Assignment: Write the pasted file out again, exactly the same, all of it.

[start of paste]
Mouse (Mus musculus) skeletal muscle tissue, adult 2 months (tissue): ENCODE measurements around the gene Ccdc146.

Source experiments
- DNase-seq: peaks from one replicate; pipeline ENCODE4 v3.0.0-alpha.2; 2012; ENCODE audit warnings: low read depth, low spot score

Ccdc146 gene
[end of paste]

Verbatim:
Mouse (Mus musculus) skeletal muscle tissue, adult 2 months (tissue): ENCODE measurements around the gene Ccdc146.

Source experiments
- DNase-seq: peaks from one replicate; pipeline ENCODE4 v3.0.0-alpha.2; 2012; ENCODE audit warnings: low read depth, low spot score

Ccdc146 gene